First, the rad in question. Physically identical to this rad, except that it is black:


I lay a piece of paper over the rad and tape it in place, then get a crayon and use the side of it to find the edges of the rad frame:


My sheet is a scrap piece of aluminum that was left over after a window mod on another PC. I cover it in auto mask and draw some reference dots on the it to know where the holes on the front of the case frame are at:


I then trim up my rad template, and place it on the taped metal sheet while the case frame is positioned over the dots, so that I can place the rad in the ideal location:


I then plotted off the location of the screw holes that will be what anchor the bracket to the case frame:


After this pic, I went out in the garage and started milling the bracket down using a combination of the nibbler and the dremmel. I hope to have the rough draft done tomorrow night.

Keep going everyone! 7 more days!!!

Piece out!
-=TD
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Old 03-07-2010, 12:32 AM   #18
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(dec 24th...)

Well folks, sometimes the stars align, and sometimes they scatter like marbles!

Too many things aligned against me to complete this within the time frame. I'm not stopping on this mod, no sirrree bob... simply going to take me longer to complete than what this contest allows for.

Main thing that hampered me was a recent injury to the bottom of my foot. I found out that standing for long periods (which is how my mod garage is set up) does not a happy foot make. So my productive time was reduced substantially. Not completely, but certainly not like the "burn the midnight oil" standard that I used to persevere through. Add into that loosing time (just like everyone else) to Thanksgiving and Christmas, and I was too far behind to make a quality push. For any disappointment in me, I am very sorry.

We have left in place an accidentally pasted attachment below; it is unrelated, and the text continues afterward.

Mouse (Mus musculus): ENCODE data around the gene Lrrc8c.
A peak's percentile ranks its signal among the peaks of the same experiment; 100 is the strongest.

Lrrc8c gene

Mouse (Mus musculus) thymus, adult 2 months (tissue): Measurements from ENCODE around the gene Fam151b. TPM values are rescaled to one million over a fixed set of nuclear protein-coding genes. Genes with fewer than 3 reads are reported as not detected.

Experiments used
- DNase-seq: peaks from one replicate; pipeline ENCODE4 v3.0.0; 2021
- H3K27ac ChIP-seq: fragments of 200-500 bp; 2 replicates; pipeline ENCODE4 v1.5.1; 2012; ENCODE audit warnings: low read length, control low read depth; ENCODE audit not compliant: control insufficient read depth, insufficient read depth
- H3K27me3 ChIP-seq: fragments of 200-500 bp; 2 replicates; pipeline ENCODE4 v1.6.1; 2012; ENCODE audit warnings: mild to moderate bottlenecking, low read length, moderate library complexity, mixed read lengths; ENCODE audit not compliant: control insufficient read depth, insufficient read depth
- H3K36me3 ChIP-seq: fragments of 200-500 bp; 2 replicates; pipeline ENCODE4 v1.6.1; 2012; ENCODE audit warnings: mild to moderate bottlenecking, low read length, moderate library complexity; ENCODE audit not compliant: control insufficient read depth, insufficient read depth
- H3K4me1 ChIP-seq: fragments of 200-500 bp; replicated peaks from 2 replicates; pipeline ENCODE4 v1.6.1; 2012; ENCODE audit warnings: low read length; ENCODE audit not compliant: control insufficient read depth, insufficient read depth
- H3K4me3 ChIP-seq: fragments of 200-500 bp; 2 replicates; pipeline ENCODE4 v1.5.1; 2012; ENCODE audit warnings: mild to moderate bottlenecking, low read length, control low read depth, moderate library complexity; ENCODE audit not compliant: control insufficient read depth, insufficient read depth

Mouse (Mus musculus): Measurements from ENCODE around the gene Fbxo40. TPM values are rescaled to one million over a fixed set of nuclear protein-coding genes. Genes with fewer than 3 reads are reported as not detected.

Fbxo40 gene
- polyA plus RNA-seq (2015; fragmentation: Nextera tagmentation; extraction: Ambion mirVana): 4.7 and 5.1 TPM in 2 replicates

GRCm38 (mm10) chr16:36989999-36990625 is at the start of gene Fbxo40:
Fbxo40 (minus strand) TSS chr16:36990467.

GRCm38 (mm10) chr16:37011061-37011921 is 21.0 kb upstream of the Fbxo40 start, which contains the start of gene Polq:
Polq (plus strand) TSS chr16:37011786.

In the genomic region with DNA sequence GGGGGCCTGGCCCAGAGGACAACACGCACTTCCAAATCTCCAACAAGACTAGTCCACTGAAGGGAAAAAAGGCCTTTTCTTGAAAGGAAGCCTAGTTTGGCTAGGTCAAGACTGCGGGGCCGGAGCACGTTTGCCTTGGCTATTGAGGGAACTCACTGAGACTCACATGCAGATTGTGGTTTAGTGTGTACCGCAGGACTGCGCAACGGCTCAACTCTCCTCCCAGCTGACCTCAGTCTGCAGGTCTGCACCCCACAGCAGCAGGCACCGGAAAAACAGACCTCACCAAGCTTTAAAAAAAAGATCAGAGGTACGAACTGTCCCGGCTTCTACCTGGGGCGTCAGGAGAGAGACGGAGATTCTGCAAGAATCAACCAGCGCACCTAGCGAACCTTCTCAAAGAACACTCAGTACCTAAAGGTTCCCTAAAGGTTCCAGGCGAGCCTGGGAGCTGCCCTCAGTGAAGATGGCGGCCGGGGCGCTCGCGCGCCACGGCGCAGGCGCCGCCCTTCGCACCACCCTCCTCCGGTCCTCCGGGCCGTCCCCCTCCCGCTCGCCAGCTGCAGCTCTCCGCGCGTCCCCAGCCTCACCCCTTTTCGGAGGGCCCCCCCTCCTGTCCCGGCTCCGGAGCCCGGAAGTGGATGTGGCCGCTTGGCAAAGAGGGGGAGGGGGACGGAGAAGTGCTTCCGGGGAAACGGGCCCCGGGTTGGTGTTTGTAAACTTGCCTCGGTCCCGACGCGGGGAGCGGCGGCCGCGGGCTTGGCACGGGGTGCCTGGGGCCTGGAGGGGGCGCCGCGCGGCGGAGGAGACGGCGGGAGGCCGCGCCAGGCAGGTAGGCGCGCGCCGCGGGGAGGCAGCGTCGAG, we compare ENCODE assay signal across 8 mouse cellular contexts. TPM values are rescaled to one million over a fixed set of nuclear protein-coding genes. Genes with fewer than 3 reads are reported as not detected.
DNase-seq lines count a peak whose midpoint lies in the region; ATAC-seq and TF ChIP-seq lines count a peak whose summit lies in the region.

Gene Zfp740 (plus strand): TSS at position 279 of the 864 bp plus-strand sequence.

So... what does this mean for everyone? It means that I will be continuing to work on this mod, through to completion. Patiently making my changes and implementations (I am *not going to make the same "hurry up and rush to complete" mistakes that I made when I built BOSS:FX-57), and will have a much better result upon completion.

I have pictures of updates that I have made to this time, and I will try to get those up and in the log over the next few days.

Also, to the sponsors, to widen the exposure of the log and the parts provided, I will be duplicating this log at other modding forums that I frequent. My sincere apologies for the non completion, however I do promise you a beautiful rig that is modded to the nines with subtle and eye catching modifications. For the sponsors... I firmly intend to give you your money's worth...

When will it be done? I'm certainly not saying, but I hope you all will stick around and find out! This journey has just started, and thanks to this contest and all of it's kick ass sponsors, I intend to make this journey a memorable one!

Merry Christmas all!